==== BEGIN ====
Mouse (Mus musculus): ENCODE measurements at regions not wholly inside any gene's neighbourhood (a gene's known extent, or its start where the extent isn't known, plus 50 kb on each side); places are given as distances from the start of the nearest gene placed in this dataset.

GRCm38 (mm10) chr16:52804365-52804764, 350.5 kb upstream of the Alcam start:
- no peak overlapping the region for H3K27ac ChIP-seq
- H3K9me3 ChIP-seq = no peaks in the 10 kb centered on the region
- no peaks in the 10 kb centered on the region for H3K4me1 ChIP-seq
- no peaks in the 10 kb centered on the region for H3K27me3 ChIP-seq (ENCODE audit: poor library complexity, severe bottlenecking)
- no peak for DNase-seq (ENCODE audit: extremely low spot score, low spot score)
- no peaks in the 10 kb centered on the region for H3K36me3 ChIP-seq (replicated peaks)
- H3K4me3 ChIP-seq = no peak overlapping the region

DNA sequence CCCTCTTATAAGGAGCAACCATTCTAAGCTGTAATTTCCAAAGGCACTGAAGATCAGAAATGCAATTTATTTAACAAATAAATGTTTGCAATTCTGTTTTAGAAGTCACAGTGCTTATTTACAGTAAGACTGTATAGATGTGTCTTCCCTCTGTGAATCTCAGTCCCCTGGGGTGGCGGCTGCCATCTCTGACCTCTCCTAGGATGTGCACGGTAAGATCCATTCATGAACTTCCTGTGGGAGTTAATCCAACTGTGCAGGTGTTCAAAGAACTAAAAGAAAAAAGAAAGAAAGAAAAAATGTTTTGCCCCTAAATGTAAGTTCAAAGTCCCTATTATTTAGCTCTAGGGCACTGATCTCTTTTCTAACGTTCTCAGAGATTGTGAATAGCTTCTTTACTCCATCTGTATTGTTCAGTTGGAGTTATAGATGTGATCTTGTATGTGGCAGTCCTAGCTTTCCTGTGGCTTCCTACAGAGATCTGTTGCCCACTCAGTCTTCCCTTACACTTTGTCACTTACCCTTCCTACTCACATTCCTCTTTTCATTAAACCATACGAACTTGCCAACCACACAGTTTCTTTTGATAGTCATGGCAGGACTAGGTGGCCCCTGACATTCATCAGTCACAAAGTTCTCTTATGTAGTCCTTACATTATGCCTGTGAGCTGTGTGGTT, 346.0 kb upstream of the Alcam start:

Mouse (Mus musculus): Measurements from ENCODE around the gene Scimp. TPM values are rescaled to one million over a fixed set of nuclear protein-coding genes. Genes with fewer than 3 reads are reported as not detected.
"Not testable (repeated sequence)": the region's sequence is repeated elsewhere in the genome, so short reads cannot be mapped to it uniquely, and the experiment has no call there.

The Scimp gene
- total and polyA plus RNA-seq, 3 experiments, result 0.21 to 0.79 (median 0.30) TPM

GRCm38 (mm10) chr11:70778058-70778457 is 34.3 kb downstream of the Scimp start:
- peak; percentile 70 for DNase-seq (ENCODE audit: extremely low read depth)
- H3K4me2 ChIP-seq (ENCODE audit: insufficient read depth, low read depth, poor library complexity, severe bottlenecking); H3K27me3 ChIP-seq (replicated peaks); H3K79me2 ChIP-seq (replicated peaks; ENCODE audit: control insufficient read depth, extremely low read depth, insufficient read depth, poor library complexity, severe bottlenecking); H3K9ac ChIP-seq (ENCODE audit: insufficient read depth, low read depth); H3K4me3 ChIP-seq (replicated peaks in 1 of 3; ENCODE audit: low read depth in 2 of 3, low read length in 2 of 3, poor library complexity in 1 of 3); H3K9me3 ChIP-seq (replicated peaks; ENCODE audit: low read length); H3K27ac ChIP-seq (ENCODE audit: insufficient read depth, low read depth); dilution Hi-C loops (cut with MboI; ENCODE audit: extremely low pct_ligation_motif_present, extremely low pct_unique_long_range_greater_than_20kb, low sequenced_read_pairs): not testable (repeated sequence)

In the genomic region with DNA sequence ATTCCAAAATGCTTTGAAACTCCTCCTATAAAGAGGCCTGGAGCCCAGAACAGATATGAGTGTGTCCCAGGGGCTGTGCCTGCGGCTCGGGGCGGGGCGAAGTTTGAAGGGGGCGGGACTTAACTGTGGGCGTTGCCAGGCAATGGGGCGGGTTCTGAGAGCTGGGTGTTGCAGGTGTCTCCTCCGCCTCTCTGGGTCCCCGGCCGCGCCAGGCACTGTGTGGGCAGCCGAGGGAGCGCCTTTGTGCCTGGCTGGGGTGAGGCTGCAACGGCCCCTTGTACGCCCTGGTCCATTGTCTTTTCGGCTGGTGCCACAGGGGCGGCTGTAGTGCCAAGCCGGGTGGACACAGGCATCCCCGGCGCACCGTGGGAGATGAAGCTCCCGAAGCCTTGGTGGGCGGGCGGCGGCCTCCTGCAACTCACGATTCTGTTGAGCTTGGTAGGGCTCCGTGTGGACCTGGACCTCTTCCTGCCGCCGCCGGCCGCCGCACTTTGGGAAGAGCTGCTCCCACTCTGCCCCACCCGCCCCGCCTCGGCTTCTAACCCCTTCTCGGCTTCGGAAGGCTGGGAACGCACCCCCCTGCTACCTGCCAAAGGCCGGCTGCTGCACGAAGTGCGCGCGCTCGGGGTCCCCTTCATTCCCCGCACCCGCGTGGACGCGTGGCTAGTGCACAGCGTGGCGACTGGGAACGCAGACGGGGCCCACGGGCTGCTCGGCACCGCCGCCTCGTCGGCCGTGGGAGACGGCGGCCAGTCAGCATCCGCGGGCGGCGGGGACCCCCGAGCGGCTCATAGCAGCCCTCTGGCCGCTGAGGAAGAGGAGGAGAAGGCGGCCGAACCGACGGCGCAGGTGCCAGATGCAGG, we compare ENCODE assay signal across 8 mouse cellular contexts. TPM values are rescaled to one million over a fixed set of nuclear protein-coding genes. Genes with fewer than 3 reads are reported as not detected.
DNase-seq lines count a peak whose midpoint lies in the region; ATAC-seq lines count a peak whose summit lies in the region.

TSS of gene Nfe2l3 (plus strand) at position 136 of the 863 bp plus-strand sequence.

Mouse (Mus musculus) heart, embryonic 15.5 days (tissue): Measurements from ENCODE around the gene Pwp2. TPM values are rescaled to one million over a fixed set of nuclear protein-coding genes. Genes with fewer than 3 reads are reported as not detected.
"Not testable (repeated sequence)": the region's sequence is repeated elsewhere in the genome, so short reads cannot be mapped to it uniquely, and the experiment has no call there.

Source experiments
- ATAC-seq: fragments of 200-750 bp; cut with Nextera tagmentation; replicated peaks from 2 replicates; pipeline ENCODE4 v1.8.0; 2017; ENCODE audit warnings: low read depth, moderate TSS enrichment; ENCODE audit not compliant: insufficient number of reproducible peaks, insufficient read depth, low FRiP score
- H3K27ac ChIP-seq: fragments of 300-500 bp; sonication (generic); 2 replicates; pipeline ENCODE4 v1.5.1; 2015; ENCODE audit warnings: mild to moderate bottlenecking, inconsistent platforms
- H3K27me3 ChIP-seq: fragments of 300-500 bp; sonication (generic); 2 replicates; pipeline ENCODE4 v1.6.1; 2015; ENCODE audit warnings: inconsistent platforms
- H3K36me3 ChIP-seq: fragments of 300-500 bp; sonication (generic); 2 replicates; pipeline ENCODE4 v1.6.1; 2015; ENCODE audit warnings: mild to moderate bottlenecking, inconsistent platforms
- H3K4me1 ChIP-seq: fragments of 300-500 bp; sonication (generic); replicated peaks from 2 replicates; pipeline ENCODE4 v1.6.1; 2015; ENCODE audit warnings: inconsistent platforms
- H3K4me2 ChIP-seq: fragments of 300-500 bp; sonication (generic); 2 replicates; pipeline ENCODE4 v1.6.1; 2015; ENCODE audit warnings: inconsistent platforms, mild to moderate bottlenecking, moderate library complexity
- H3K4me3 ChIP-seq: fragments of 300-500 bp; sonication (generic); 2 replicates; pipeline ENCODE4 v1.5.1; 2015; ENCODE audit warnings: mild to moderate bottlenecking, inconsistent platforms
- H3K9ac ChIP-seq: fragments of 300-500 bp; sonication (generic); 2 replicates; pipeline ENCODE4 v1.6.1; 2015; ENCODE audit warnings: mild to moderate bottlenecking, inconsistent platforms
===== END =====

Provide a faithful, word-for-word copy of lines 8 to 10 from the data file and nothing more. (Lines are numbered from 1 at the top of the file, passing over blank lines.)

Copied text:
- no peaks in the 10 kb centered on the region for H3K36me3 ChIP-seq (replicated peaks)
- H3K4me3 ChIP-seq = no peak overlapping the region

DNA sequence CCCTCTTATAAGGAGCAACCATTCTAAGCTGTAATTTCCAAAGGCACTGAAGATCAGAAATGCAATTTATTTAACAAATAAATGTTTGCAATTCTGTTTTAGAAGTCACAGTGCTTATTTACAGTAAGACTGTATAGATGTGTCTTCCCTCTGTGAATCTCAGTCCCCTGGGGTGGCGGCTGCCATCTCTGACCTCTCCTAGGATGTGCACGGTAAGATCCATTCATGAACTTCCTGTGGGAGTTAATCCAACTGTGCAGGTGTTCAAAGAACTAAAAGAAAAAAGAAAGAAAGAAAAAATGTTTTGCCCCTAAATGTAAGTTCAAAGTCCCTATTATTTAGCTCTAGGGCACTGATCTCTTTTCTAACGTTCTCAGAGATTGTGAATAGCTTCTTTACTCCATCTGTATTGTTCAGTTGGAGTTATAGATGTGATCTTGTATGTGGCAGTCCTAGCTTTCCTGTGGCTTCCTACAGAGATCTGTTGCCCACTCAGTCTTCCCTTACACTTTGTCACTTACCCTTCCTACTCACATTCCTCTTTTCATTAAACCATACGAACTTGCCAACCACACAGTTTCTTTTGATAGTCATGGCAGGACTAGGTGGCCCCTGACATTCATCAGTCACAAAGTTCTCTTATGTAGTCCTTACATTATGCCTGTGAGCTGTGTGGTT, 346.0 kb upstream of the Alcam start: